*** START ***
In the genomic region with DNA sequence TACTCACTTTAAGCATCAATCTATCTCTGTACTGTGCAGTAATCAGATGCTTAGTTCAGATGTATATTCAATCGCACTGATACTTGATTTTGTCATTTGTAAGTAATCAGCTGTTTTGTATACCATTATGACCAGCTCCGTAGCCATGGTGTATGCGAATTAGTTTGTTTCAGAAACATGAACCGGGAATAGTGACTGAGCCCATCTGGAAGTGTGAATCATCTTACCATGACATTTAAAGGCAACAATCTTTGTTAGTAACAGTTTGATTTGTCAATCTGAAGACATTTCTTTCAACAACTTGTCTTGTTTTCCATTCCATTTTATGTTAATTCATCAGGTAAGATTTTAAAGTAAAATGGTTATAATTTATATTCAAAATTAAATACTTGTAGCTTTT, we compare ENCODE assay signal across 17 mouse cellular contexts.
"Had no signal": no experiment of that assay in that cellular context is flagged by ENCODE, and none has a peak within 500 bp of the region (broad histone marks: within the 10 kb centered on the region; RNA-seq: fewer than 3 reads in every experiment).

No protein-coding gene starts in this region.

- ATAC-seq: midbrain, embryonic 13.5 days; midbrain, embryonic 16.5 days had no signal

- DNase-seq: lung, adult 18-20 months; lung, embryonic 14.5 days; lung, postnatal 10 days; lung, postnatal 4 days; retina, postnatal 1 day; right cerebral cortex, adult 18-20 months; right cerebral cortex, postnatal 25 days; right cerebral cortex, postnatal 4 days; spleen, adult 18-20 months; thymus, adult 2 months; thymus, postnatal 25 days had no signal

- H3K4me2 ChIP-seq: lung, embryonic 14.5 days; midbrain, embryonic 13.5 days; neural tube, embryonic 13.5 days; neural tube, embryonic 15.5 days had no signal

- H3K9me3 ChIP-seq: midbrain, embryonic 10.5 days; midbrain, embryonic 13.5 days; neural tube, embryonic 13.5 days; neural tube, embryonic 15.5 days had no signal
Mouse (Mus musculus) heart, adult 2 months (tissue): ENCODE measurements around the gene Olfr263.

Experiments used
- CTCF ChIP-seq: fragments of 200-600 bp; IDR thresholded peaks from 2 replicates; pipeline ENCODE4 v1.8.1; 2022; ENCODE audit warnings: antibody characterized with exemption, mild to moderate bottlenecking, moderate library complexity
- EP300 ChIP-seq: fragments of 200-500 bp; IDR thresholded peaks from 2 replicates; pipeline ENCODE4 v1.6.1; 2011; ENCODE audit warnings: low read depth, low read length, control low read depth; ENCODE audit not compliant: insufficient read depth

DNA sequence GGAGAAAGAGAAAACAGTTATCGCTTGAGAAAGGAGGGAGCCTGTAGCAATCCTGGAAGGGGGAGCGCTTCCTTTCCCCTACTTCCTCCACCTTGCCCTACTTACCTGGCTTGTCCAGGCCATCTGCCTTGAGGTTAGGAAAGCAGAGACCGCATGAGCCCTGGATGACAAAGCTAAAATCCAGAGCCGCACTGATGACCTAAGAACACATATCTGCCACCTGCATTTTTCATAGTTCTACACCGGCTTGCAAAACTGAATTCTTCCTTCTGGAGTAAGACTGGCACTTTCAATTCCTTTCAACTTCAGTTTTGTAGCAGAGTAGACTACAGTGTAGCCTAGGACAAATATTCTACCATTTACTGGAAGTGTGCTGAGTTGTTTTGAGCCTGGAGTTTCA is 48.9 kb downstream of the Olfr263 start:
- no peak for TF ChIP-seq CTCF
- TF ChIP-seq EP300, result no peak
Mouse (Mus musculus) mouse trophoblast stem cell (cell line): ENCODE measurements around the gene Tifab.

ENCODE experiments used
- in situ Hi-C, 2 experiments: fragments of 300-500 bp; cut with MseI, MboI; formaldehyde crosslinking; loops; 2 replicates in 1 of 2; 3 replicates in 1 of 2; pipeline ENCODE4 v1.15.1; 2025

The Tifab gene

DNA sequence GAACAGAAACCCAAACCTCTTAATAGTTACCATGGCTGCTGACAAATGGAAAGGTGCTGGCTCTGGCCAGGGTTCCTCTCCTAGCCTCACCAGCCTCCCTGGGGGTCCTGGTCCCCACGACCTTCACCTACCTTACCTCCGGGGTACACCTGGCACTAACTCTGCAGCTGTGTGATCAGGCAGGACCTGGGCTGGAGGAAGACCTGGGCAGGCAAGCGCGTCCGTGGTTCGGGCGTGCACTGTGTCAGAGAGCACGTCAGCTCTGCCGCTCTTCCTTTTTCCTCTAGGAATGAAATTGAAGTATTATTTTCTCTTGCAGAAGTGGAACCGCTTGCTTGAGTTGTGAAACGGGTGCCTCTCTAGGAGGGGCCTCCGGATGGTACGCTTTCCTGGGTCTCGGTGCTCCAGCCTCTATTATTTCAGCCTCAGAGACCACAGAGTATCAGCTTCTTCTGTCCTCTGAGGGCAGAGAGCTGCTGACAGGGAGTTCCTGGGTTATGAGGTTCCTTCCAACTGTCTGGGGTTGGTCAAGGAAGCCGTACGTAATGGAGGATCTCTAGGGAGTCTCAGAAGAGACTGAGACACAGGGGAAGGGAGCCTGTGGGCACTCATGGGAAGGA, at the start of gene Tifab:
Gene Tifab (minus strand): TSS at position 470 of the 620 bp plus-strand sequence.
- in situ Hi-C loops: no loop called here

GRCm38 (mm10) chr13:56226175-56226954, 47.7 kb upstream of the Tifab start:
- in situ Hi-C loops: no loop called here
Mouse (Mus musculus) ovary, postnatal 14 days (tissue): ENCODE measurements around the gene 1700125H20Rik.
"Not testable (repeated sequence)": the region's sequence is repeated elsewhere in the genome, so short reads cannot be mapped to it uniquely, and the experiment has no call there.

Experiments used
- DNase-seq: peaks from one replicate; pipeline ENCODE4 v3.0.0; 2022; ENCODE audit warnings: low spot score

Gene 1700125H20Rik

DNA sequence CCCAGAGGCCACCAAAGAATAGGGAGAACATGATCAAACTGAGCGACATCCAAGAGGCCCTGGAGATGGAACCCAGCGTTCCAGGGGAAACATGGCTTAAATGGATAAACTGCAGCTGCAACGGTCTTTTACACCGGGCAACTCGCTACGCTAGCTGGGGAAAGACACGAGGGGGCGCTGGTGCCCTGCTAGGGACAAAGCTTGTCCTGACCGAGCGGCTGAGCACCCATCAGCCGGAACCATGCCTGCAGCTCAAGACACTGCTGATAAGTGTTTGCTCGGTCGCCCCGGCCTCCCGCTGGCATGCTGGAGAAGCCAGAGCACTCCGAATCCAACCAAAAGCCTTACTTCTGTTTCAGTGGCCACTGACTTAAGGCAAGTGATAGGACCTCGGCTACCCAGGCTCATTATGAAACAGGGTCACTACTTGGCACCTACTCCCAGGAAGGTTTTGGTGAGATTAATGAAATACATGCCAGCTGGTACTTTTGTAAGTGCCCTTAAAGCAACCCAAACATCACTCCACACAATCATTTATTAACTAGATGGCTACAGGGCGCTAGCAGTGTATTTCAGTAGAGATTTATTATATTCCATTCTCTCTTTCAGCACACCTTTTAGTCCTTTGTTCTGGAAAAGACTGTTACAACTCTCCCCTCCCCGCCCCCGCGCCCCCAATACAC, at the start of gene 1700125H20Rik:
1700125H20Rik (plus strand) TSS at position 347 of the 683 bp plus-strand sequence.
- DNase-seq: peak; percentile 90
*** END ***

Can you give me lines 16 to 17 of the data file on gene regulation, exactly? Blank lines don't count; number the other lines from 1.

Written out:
ENCODE experiments used
- in situ Hi-C, 2 experiments: fragments of 300-500 bp; cut with MseI, MboI; formaldehyde crosslinking; loops; 2 replicates in 1 of 2; 3 replicates in 1 of 2; pipeline ENCODE4 v1.15.1; 2025